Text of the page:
Aviation technology to change the industry
January 31, 2012, 09:00 am
Reveal Imaging recently passed laboratory testing and met the requirements set by the European Civil Aviation Conference for screening and detecting liquids contained inside passenger baggage. The new screening system could help airports and airlines better monitor the liquid being carried on planes, in an effort to increase safety for travelers. Pilot insurance is another tool that can protect pilots and passengers from the unexpected.
In response to international regulators developing new rules, technology and procedures to screen passengers carrying a liquid with them on flights, Reveal Imaging worked to become the first company to develop a screening system that meets EU Commission requirements and standards for equipment being used.
Reveal Imaging is the first company in the world to pass the technically challenging portion of the testing for detecting liquids that could act as explosives or other harmful materials. By successfully passing the test, Reveal Imaging proved its screening system detected the broadest range of liquid explosives to date. The false alarm rate on Reveal's system was also found to be well below the mandated threshold determined by the European Civil Aviation Conference. With advanced screening systems in place, airports will be able to set up procedures and protocol to no longer limit or prohibit the transport of liquids on flights.
"Allowing liquids back into bags will substantially improve operational and economic efficiency for airports throughout Europe and provide greater convenience for the traveling public," said Alex Preston, general manage of SAIC's security and transportation technology business unit. "Passing the Type D test so convincingly with the proven high-throughput, low false alarm rate CT-800 platform, we believe will change the landscape of airport screening for years to come."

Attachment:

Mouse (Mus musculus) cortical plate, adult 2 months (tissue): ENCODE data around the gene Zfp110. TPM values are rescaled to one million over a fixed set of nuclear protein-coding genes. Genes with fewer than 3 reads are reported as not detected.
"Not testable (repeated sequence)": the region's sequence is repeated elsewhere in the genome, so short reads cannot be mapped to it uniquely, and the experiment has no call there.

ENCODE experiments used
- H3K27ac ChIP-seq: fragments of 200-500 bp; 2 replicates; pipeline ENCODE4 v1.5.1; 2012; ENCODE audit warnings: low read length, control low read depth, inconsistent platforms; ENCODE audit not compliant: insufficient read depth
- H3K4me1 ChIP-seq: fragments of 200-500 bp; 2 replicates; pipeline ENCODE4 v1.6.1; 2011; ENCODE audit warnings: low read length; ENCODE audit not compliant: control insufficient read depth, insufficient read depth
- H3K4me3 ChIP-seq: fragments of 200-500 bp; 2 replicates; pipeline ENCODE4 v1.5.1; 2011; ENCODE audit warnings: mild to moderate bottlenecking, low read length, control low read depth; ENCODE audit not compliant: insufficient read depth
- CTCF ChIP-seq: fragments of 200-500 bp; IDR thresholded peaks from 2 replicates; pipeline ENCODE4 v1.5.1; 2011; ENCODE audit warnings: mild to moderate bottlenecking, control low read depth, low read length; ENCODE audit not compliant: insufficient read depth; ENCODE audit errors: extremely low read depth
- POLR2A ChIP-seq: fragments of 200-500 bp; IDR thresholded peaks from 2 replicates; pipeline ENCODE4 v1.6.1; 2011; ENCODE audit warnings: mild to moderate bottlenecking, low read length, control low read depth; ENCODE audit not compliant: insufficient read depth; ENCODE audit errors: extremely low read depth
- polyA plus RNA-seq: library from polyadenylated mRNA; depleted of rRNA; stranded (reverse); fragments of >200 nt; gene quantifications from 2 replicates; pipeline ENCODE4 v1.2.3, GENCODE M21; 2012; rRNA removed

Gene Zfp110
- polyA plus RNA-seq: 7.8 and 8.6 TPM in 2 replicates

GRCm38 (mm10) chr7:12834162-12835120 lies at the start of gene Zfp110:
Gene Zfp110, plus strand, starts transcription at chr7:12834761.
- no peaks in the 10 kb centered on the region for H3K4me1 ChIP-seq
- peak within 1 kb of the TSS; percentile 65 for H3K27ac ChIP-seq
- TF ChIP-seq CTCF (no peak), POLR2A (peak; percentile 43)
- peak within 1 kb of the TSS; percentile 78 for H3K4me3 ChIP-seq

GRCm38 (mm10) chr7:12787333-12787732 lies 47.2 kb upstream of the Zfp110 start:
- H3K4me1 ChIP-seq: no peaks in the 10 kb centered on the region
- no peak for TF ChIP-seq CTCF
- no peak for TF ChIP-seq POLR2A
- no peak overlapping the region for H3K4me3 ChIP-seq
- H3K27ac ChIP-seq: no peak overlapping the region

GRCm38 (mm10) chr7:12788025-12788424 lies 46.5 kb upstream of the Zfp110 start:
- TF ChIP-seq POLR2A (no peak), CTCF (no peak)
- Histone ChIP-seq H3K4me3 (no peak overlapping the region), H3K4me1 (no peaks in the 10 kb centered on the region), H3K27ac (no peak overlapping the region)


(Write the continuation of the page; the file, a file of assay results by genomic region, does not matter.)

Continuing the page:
In addition, the Future Airborne Capability Environment Consortium recently released the FACE Technical Standard, which provides guidelines for the many avionic systems deployed by the U.S. Department of Defense. The guidelines offer a common procedure and protocol to be used to support applications across the systems, to help the U.S. military aviation community improve its productivity while increasing safety and reducing costs.
Using the guidelines, developers will be able to create and deploy numerous applications across the military aviation systems from a common operating environment. This, in turn, will reduce expenditures, increase collaboration and reduce errors that can endanger pilots, passengers and other military defense members. Another way to protect pilots and passengers is by investing in pilot insurance.
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